Meet Sally and Barry, respite carers for a young girl with disabilities. They talk about the joy they get from supporting another family through fostering.
"Fostering is the best decision we ever made.
When my mum passed away five years ago, I knew that I needed a different direction as I had been caring for her full-time. She had been a social worker for children with disabilities in the fostering team.
I therefore felt a natural pull towards fostering, but my husband and I still thought long and hard before we made any decision.
We had both worked in care for most of our lives, so not only felt like we had the right experience but had an affinity to helping others. I had supported children with disabilities in residential homes, whereas Barry worked with adults with disabilities in care.
So, we went along to an information evening for fostering at Essex County Council, looking to specifically foster children with disabilities.
We were certain that fostering was the right decision for us.
We have now been fostering for four years and have looked after five children with disabilities, always for respite care. We are specialist Fee-paid Short Break Carers which means we look after children who require a high level of support and have more complex needs.
12-year-old Martha has been with us for three and a half years now. She really is a part of our family and we know she sees our house as a second home.
Each month she stays with us for 14 nights, including the daytime. She has particularly high needs, as we need to bathe, dress, and feed her, so we only foster one other boy. He is aged 15, with similar disabilities, and stays with us for three nights a month.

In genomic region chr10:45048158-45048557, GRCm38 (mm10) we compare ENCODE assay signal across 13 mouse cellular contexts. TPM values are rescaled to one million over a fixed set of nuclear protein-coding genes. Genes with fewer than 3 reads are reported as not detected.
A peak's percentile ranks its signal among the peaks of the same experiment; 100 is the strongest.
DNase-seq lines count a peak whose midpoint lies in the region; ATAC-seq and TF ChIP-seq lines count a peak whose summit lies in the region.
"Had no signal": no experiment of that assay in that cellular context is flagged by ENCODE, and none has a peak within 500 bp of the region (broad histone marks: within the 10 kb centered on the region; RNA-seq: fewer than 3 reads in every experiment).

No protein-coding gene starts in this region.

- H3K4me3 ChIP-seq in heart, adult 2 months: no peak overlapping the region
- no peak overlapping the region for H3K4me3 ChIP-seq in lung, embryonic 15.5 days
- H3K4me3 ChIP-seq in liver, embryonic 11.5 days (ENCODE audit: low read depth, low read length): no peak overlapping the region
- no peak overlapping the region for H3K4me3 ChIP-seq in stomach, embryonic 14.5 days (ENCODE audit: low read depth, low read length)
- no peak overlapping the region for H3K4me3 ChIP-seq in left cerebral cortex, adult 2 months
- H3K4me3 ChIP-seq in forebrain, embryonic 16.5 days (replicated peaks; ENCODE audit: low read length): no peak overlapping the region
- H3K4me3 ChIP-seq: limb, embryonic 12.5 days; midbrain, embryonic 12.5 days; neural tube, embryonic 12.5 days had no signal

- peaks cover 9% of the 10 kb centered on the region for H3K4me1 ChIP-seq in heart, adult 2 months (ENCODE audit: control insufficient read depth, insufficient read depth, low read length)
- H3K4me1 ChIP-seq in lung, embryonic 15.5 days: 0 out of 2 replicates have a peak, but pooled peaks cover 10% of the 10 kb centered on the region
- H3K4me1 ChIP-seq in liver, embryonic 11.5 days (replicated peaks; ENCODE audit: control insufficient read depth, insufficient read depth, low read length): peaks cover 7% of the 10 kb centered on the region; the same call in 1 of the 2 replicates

Martha has her challenges, as she cannot verbalise how she is feeling. This often leaves her feeling frustrated and impacts on her behaviour. She also has difficulties in sleeping so we have learnt to work around her and have adapted our routine to suit her. Willingness to be creative and resourceful is key to fostering.
She loves being outside, getting messy and being with people. When we take her out to the zoo or to the beach, we love seeing the joy in her face. She is very inquisitive and likes to people watch. During winter, and of course with covid restrictions, it’s a little harder but we get out the bubble machine, shaving foam and paints indoors. She just loves sensory activities.
We were unable to see her over Christmas because her family had to isolate with covid and that was very hard for us. It felt like there was hole in our lives.
We don’t just feel like we are making a difference to each child we foster, but also to their families and their wider family. It struck us early on when Martha’s parents commented that they could play monopoly with their other three children whilst she was with us. They could never have done that with her around. Its these small opportunities that can make such a big difference to a family.
You may be worried that you won’t be able to cope as a foster parent, but you get great support and specialist training from Essex County Council and other foster carers. Any child placed with us is carefully matched to best suit our skills so we can confidently meet their needs.
We really do feel that being with us is the best option for Martha. She copies behaviour very quickly, so we like to feel that we’re a positive influence on her by giving her as normal life as possible. She feels like part of our family.
Fostering is just so fulfilling and satisfying. The joy we get from fostering Martha is enormous. It really is the best job in the world, but it doesn’t feel like a job. Looking after someone else’s child and being trusted to do so is such an honour – we are being trusted with those that are most precious."
Sally and Barry have made a huge difference, not only to Martha's life, but her whole family's too. Hear from Georgina Tweed and her husband how the support of foster carers has changed their life.